The race to succeed Boris Johnson as prime minister was already slipping into acrimony on Saturday as Conservative factions briefed against Rishi Sunak, the early favourite, while one senior MP called for “no hope” candidates to drop out.
With four candidates confirmed, but predictions that up to 15 could put themselves forward as the next Conservative leader, Tory MPs expressed concern at the potential timetable for the race, and the prospect of bitter in-fighting.
Sunak, the former chancellor, who entered the race on Friday evening with a slickly edited video campaign message posted on Twitter under the slogan “Ready for Rishi”, is viewed as one of the likely frontrunners.
But he has already faced criticism among fellow MPs for indicating he will focus more on fiscal prudence than immediate tax cuts, with his video taking aim at other candidates who might offer “comforting fairytales” rather than economic truths.
Jacob Rees-Mogg, a key Johnson loyalist, said on Friday evening that he could not back Sunak, whose resignation as chancellor helped precipitate the loss of faith in the prime minister that saw him resign as Tory leader on Thursday.
“We have had a high tax chancellor and I belong to a low tax party and I want to see us getting back to being a low tax party,” Rees-Mogg, the Brexit opportunities minister, told BBC Radio 4’s Any Questions.
Sunak was also hit by the start of what is likely to be a wave of anonymous briefings from Johnson’s Downing Street, where his role in the prime minister’s departure has caused significant anger.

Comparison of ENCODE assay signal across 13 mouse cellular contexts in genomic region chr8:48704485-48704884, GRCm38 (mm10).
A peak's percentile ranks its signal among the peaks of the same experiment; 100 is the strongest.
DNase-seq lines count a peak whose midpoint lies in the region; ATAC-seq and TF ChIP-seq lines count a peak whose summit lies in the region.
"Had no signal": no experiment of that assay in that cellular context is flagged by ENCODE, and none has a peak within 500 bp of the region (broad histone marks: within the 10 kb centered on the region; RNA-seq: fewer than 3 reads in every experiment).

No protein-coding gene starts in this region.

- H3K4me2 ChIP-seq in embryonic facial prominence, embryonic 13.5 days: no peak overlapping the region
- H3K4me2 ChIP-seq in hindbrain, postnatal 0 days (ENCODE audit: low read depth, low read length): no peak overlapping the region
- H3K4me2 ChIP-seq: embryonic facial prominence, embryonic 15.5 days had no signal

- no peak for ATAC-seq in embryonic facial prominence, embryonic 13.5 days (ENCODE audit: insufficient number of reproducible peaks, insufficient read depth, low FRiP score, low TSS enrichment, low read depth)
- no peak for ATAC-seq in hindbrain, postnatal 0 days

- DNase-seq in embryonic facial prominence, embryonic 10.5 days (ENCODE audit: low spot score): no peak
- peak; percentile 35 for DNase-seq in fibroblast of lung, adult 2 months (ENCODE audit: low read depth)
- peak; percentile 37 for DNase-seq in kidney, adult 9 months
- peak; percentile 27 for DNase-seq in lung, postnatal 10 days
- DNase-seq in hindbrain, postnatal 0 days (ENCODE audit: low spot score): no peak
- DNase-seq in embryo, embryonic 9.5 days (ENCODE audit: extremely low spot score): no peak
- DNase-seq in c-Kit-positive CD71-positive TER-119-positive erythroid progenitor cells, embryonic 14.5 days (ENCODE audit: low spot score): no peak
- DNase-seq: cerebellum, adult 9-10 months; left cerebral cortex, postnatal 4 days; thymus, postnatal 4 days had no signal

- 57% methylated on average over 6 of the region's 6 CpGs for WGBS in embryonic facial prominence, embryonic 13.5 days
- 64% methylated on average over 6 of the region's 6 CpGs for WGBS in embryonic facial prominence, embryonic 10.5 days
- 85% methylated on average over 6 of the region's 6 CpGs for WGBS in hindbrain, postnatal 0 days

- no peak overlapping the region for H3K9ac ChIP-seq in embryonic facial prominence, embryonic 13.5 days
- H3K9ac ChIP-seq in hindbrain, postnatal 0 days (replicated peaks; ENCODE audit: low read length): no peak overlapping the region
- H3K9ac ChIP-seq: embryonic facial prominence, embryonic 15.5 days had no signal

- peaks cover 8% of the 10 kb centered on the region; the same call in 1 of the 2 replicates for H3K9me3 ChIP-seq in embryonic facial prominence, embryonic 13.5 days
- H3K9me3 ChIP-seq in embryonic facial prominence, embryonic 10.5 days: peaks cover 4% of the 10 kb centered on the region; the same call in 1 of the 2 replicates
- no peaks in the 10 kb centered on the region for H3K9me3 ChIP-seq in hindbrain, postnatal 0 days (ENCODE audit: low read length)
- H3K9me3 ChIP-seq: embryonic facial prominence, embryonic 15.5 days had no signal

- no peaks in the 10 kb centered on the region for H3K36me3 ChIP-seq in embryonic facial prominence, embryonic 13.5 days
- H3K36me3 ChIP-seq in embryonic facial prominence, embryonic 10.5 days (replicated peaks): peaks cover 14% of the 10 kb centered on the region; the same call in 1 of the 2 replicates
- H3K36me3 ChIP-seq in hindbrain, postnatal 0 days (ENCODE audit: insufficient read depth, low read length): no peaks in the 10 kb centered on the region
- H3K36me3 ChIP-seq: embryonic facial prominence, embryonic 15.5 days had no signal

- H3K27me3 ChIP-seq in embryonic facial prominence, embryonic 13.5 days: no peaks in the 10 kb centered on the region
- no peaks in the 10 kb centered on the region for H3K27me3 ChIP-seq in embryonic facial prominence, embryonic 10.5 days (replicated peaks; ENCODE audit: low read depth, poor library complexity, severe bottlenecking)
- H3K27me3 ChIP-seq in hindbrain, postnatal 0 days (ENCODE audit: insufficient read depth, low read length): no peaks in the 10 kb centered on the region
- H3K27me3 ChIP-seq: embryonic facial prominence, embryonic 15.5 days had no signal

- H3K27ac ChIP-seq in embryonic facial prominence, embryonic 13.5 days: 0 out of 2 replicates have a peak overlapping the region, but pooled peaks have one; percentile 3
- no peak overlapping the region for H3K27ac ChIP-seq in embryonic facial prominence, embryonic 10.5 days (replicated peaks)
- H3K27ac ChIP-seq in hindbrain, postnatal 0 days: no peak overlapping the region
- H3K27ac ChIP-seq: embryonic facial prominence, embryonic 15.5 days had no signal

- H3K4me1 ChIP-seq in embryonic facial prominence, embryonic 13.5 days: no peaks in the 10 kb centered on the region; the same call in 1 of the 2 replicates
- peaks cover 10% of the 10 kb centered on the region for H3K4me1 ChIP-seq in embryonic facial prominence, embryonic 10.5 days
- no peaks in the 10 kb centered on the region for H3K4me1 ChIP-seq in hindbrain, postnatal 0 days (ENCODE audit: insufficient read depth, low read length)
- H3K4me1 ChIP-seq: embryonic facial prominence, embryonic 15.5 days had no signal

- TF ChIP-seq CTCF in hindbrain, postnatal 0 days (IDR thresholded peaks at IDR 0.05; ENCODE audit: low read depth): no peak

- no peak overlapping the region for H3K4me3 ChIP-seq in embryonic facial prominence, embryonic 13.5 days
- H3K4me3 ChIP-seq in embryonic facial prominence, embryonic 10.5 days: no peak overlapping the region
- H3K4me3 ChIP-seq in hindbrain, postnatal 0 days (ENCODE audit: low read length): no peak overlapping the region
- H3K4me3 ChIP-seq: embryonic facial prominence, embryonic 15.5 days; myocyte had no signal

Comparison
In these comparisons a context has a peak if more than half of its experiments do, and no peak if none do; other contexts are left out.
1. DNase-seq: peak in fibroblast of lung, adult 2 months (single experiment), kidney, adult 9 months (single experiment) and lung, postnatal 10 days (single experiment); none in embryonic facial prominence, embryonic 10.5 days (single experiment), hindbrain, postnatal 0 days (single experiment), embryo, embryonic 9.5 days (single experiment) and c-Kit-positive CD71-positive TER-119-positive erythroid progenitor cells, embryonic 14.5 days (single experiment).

One senior No 10 official was quoted in the Financial Times as calling Sunak “a treacherous bastard”, while a Johnson supporter in the cabinet told the paper: “Rishi will get everything he deserves for leading the charge in bringing down the prime minister.”
Thus far, the only confirmed candidates are Sunak, senior backbench MP Tom Tugendhat, attorney general, Suella Braverman, and Kemi Badenoch, who was jointly a levelling up and equalities minister until she resigned last week.
In an article for the Times announcing her candidacy, Badenoch indicated she would lean strongly into culture war issues, an area that also defined much of her ministerial approach, saying she hoped to tackle “the zero-sum identity politics we see today”.
Steve Baker, another libertarian-right Tory MP who had indicated he might join the race himself, has now backed Braverman.
A number of other candidates are tipped to declare soon, including Ben Wallace, the defence secretary; Liz Truss, the foreign secretary; Sajid Javid, who resigned as health secretary last week; Nadhim Zahawi, who replaced Sunak as chancellor; and Penny Mordaunt, the former defence secretary.
A string of other MPs have indicated they might, among them Nadine Dorries, the culture secretary, and Rehman Chishti who, less than a day after being given his first ministerial role, at the Foreign Office, after 12 years in parliament, said he was “actively considering” a run.
Sir Charles Walker, a former chair of the 1922 Committee of backbench Tory MPs, which will set out the detailed rules for the contest, said he hoped the early stages of the race would not be too brutal.
“It is incumbent, obviously, on the candidates, however many there are, that they don’t knock lumps out of each other,” he told BBC Radio 4’s Today.
“I hope some of the candidates who know they have no hope of leading our party and becoming prime minister actually decide to drop out for the greater good.”
Under party rules, the field is reduced to a final two by successive votes among Tory MPs, with the last pair then put to a vote of Conservative members.
Sir Geoffrey Clifton-Brown, treasurer of the 1922 Committee, told Times Radio it was possible that the threshold for nominations needed to enter the race, and then the minimum number of MP votes required to pass each round, could be raised so as to speed up the process.